Eggnog, cheese balls, shrimp dip, trifle, fruit cake – there is no doubt about it, the closer we get to the holidays, the richer and heavier our food and drink becomes. Following a festive evening, what I really want to eat is an antidote to all that gluttony. Something nutritious, comforting and uncomplicated that resets my body’s balance and allows me to face another Christmas party buffet, plate in hand.
Ful medames is just such a meal. I’ve found three references to this rustic fava bean stew over the last few months, all of which highlight its role as a daily staple in
First, I spotted an October 3 New York Times article entitled “A Hand on the Ladle, and a Eye Out for the Law,” which told the story of the popular – but unlicensed, and therefore illegal – street vendors who ply Cairo’s poorest neighborhoods selling ful from their carts for the equivalent of 20 cents. Then, in Emma’s War: a True Story, I read journalist Deborah Scroggins’ descriptions of her attempts, during a 1988 visit to
Although ful medames is more typically eaten for breakfast or as a snack, I like to have a bowl for lunch or as a light supper. It is an especially appealing meal when I crave something wholesome and nourishing after a lazy holiday afternoon spent grazing over cheese platters and cramming my plate with every dessert on offer. Meet ful medames, my un-holiday holiday dish.
Ful Medames (Fava Bean Stew)
Serves 4 as a light main course
2 tablespoons olive oil
1 onion, chopped
2 garlic cloves, crushed
1 teaspoon ground coriander
1 teaspoon ground cumin
½ teaspoon cayenne pepper
2 bay leaves
1 large tomato, peeled and chopped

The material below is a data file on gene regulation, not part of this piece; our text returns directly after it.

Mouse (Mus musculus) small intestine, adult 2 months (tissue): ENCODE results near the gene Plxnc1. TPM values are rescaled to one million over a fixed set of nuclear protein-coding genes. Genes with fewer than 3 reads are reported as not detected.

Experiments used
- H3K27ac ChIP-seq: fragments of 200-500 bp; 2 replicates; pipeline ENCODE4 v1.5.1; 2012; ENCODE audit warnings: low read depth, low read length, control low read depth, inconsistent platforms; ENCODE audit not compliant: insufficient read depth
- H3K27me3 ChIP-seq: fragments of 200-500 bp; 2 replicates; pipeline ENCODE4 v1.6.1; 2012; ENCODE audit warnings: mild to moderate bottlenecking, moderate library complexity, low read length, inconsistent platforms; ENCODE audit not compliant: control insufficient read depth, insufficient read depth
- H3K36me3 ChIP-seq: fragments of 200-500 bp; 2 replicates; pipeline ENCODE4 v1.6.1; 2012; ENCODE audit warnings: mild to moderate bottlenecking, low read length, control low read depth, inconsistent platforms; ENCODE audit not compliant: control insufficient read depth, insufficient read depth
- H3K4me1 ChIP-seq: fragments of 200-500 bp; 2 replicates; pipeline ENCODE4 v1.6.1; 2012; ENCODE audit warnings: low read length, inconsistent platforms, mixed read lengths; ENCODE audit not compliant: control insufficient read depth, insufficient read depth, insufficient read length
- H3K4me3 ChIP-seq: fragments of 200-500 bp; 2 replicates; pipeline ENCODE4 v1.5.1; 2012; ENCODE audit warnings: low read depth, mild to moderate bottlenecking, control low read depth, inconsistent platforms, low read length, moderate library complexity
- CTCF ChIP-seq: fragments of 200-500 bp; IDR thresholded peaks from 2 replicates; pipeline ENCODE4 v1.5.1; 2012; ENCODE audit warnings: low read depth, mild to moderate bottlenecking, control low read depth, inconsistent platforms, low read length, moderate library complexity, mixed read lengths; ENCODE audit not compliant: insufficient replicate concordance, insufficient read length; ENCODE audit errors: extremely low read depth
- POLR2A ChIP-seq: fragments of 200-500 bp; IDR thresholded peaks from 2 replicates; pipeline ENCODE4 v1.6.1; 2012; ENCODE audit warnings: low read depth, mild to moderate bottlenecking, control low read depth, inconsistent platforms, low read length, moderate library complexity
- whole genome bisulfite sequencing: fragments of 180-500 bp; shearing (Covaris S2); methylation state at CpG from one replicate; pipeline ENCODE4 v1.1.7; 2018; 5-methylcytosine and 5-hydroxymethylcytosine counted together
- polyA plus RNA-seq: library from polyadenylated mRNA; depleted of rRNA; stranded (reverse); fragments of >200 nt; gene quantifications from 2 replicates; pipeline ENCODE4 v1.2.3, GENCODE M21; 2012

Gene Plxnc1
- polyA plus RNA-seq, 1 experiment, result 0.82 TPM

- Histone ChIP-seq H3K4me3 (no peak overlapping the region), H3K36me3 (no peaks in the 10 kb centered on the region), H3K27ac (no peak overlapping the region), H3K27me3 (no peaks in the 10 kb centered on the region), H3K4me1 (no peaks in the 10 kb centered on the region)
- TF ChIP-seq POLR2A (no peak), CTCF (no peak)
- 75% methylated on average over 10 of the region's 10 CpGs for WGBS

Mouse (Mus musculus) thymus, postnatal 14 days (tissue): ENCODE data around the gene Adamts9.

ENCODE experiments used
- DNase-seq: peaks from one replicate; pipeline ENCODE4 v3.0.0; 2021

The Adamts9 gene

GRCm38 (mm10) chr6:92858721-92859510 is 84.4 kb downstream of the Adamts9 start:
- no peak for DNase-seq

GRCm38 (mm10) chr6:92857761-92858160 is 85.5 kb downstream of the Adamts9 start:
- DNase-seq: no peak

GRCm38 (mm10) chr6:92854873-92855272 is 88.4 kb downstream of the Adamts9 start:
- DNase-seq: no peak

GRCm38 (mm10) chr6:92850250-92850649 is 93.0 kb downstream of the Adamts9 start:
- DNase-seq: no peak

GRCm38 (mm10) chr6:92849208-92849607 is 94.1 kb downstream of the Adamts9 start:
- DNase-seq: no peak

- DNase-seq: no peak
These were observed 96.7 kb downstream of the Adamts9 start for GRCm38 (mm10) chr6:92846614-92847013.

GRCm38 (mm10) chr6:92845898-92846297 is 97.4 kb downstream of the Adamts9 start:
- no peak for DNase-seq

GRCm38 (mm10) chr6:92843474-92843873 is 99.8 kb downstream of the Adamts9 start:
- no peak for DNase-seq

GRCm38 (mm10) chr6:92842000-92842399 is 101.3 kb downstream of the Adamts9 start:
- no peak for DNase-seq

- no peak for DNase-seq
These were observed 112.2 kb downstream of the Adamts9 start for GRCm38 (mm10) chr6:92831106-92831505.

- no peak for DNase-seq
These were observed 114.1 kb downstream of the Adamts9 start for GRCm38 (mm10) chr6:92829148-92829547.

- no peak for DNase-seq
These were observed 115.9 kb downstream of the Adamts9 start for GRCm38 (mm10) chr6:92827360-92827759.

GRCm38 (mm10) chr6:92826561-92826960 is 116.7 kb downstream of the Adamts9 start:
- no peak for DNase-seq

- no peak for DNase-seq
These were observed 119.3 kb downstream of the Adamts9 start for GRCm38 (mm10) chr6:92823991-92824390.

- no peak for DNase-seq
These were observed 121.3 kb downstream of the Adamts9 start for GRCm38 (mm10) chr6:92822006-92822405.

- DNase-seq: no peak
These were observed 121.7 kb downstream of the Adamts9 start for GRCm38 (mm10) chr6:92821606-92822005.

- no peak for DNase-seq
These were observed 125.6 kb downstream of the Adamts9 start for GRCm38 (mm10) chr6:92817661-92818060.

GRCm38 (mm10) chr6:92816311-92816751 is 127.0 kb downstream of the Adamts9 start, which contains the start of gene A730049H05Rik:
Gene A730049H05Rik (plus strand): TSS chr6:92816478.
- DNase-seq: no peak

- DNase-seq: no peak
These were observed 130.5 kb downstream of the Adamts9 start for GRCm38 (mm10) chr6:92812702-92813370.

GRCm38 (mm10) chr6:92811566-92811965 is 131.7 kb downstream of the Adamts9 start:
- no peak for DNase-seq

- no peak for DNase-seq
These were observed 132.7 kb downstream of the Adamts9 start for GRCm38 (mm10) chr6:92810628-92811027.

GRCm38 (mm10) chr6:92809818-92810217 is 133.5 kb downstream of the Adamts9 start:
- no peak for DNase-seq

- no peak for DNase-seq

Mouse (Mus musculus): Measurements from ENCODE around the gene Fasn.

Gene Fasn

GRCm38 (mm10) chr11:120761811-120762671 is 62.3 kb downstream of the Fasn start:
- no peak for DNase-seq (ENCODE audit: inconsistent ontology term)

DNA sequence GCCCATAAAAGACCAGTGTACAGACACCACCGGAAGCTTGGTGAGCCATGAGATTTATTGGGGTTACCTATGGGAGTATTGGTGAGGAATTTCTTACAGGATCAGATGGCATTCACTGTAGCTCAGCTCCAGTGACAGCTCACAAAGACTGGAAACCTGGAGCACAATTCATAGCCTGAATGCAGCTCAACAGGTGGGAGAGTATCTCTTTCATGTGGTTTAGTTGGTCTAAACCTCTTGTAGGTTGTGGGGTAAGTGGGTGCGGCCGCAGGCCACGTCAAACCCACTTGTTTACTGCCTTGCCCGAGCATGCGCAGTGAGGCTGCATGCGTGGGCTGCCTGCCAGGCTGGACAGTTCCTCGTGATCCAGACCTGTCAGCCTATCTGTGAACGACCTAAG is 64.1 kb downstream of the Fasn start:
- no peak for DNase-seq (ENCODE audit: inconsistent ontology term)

4 cups vegetable stock
2 15-ounce cans fava beans, rinsed and drained
2 tablespoons lemon juice
2 tablespoons tahini
¼ cup fresh parsley, chopped
1 teaspoon salt
Salt and freshly ground pepper, to taste
4 hard-boiled eggs, chopped
3 scallions, sliced
Cilantro leaves, for garnish
Heat the olive oil in a large saucepan over medium heat, and sauté the onions and garlic until the onions are translucent. Add the ground coriander, ground cumin, cayenne pepper and bay leaves, and cook for 3 minutes, stirring frequently. Stir in the chopped tomato and vegetable stock, and bring to a boil. Reduce the heat and simmer for 15 minutes.
Meanwhile, mash together the fava beans, lemon juice, tahini, parsley and salt in a separate bowl. Stir this mixture into the soup, making sure to break up any clumps of the mash. Simmer for another 8 minutes. Add salt and pepper to taste, and remove the bay leaves. Ladle into serving bowls, scooping up from the bottom of the pot. Top with the eggs, scallions and cilantro leaves. Serve with warmed pita bread. If you want to eat ful as the Egyptians and Sudanese do, try using the pita bread to scoop up the stew, sans spoon.